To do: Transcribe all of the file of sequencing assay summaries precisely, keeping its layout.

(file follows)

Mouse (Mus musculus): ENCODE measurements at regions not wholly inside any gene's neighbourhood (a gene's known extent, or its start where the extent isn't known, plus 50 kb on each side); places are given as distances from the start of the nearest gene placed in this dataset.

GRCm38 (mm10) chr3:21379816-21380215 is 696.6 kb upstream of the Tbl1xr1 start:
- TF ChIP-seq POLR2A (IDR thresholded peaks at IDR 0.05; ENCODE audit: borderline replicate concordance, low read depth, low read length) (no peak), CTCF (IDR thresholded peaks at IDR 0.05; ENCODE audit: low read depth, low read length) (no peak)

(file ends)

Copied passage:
Mouse (Mus musculus): ENCODE measurements at regions not wholly inside any gene's neighbourhood (a gene's known extent, or its start where the extent isn't known, plus 50 kb on each side); places are given as distances from the start of the nearest gene placed in this dataset.

GRCm38 (mm10) chr3:21379816-21380215 is 696.6 kb upstream of the Tbl1xr1 start:
- TF ChIP-seq POLR2A (IDR thresholded peaks at IDR 0.05; ENCODE audit: borderline replicate concordance, low read depth, low read length) (no peak), CTCF (IDR thresholded peaks at IDR 0.05; ENCODE audit: low read depth, low read length) (no peak)